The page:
mea culpa

I love words. I love reading them and writing them. I love new words, and old words with new meanings. Recently, the Merriam Webster Dictionary has been tweeting words of the day that seem to be trolling a certain someone. Who do you know that could use a dose of self awareness of their faults? Who do you know that is “venal”, “abominable”, “obdurate” or a “grinch”? (Other recent words of the day.)

Today’s word, “mea culpa”, is steeped in catholic memory. Remember the thrice beating of the breast during the confiteor?

Through my fault, through my fault, through my most grievous fault!

I groaned when this gem was brought back with the new Roman Missal. Yes, I’m scum. I’m a sinner. I ooze guilt through my catholic pores. But, as I get older, I resent standing and professing my guilt. I much prefer to point my finger at the real sinners. You know, those who are WAAY more evil than I. The headlines of 2018 were filled with these scoundrels.

We are currently watching one of the world’s greatest democracies implode because of a greedy, corrupt, selfish leadership focused on feeding the rich at all costs while demonizing the poor, migrants and visible minorities. They rationalize their evil agendas with bastardized interpretations of Christianity. The hypocrisy is staggering. There is no sense of personal fault. They do not perceive their acts as sinful.

Within the church, those of us “of a certain age” remember the threats of hell for sins as “grievous” as missing Mass on a Sunday. Now we know that some of those same priests who lectured us from pulpits and confessionals were sexual abusers, moving from parish to parish. Bishops chose to protect their priests at all costs within a clerical culture of secrecy, denial and cover-ups. Again, the hypocrisy is staggering. Where is their sense of sin?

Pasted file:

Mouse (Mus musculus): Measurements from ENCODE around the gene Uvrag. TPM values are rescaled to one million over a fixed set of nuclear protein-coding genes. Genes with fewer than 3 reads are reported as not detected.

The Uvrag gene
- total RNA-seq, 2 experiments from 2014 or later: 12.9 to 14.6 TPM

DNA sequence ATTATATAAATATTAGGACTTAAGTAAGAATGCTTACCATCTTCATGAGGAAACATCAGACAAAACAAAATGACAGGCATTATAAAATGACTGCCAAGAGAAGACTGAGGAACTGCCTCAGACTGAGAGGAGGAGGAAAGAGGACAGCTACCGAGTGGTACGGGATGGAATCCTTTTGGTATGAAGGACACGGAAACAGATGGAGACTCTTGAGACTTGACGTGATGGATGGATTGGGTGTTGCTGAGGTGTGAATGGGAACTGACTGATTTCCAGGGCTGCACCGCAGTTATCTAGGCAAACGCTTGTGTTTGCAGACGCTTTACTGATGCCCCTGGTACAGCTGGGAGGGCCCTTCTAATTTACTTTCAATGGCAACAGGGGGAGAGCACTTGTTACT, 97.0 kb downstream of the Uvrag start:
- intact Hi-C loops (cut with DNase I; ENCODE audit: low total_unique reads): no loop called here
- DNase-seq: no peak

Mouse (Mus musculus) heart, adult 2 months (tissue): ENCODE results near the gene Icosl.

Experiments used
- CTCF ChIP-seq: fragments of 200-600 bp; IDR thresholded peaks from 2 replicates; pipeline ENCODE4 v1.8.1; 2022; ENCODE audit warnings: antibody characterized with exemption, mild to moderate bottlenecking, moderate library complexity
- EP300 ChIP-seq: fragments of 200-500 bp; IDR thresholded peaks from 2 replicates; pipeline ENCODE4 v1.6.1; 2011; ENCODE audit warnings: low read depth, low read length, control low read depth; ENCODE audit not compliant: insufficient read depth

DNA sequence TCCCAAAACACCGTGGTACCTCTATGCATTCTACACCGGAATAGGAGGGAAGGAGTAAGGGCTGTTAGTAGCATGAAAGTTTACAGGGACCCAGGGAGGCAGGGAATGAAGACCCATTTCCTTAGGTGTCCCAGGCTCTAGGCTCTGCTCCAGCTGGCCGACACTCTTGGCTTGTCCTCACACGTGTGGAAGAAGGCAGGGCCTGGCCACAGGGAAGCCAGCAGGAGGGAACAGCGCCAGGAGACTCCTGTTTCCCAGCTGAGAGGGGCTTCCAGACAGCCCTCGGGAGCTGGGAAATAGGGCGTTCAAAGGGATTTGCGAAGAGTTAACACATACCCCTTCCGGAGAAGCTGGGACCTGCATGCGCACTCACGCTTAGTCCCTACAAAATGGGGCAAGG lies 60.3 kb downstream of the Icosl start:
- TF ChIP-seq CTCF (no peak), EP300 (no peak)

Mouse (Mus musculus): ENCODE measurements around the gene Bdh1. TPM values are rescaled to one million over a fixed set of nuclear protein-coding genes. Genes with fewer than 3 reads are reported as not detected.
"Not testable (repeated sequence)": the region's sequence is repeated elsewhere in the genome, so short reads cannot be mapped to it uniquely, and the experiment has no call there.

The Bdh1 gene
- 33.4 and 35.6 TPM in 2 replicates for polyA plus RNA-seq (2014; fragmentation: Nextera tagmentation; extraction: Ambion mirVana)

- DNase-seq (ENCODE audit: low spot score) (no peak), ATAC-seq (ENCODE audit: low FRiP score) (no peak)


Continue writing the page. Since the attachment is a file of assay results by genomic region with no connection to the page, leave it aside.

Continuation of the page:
Mea culpa. I am no saint, but I know when I have done wrong. It makes me feel like kaka. Many times I curse my catholic guilt, but at least it keeps me on the straight and narrow – or at least the bumpy and uneven.

The Merriam Webster Dictionary declared JUSTICE to be the word of the year.  A timely word. Our world is hungering for justice more than ever. We yearn for leaders of integrity who will use their power in service for the common good, so all God’s people may live with dignity, security and peace.

The Dictionary’s word of the day for Christmas was BENISON, a “blessing or benediction”.

Blessings to you and yours in this New Year!

Isabella


10 thoughts on “mea culpa

  1. I know that guilt has been given credit for keeping people in line, but I’m not sure that I like it as a motivator. It’s not that I think that I’m better than others. Rather, I think that we are all imperfect — that’s just the human condition. As long as we’re trying, honestly trying that is, to improve and do the right thing, guilt is unnecessary and often counter-productive.
    Just my 2 cents’ worth.
    Happy New Year to all!

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